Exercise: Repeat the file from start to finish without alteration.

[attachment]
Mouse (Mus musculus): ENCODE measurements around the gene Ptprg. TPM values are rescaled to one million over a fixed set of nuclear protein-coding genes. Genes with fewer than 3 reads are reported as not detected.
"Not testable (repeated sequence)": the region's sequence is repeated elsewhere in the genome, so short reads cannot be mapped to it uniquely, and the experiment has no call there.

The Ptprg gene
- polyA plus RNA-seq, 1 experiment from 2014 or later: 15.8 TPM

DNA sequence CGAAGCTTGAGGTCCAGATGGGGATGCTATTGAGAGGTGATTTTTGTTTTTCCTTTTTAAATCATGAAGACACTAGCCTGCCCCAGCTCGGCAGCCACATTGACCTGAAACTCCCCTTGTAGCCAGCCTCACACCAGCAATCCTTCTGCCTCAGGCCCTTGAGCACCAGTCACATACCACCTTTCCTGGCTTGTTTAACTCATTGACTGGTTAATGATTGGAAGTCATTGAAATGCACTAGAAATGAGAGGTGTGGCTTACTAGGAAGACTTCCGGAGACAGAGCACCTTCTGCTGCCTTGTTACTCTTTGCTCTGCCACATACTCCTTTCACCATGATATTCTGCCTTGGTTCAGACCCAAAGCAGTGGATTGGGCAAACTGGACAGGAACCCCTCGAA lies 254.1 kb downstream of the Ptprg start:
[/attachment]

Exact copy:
Mouse (Mus musculus): ENCODE measurements around the gene Ptprg. TPM values are rescaled to one million over a fixed set of nuclear protein-coding genes. Genes with fewer than 3 reads are reported as not detected.
"Not testable (repeated sequence)": the region's sequence is repeated elsewhere in the genome, so short reads cannot be mapped to it uniquely, and the experiment has no call there.

The Ptprg gene
- polyA plus RNA-seq, 1 experiment from 2014 or later: 15.8 TPM

DNA sequence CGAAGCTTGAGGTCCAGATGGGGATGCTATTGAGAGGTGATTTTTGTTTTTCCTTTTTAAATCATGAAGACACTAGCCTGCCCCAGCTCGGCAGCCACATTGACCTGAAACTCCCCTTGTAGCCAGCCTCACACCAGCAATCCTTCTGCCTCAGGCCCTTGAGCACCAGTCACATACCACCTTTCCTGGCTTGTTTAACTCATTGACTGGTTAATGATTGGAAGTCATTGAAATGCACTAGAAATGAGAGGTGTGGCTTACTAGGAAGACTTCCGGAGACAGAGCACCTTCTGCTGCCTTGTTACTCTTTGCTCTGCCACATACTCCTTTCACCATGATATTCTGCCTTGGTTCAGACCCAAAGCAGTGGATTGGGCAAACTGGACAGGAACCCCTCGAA lies 254.1 kb downstream of the Ptprg start: